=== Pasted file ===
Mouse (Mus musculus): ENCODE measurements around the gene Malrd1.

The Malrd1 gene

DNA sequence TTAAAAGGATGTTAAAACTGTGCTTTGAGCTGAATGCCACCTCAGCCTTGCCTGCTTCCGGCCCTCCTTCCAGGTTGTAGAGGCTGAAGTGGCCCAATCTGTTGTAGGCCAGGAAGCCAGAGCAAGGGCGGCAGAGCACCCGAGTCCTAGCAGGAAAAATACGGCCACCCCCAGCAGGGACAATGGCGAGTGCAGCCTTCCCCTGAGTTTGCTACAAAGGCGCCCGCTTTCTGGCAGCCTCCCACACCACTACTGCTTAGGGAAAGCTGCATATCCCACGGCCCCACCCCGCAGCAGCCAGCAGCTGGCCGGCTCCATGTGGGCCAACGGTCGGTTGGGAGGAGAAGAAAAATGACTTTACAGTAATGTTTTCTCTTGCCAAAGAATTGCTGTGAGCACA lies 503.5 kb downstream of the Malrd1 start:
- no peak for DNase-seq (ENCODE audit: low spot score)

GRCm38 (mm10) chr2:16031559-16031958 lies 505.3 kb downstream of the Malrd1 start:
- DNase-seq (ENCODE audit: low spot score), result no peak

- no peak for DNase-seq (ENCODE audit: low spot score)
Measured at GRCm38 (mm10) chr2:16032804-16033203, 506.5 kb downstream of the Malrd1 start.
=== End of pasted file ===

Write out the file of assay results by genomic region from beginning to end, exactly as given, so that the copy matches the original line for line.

Mouse (Mus musculus): ENCODE measurements around the gene Malrd1.

The Malrd1 gene

DNA sequence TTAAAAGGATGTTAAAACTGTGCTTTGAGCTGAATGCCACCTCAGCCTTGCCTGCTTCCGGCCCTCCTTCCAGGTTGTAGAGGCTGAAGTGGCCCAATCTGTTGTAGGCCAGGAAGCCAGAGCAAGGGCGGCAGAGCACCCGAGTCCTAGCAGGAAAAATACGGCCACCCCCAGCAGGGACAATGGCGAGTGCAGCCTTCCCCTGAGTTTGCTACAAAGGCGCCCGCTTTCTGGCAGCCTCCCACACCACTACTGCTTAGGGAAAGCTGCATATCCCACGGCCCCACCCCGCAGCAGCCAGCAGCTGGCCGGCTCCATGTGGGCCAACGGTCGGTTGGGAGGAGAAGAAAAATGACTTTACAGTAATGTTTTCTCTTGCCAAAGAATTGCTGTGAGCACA lies 503.5 kb downstream of the Malrd1 start:
- no peak for DNase-seq (ENCODE audit: low spot score)

GRCm38 (mm10) chr2:16031559-16031958 lies 505.3 kb downstream of the Malrd1 start:
- DNase-seq (ENCODE audit: low spot score), result no peak

- no peak for DNase-seq (ENCODE audit: low spot score)
Measured at GRCm38 (mm10) chr2:16032804-16033203, 506.5 kb downstream of the Malrd1 start.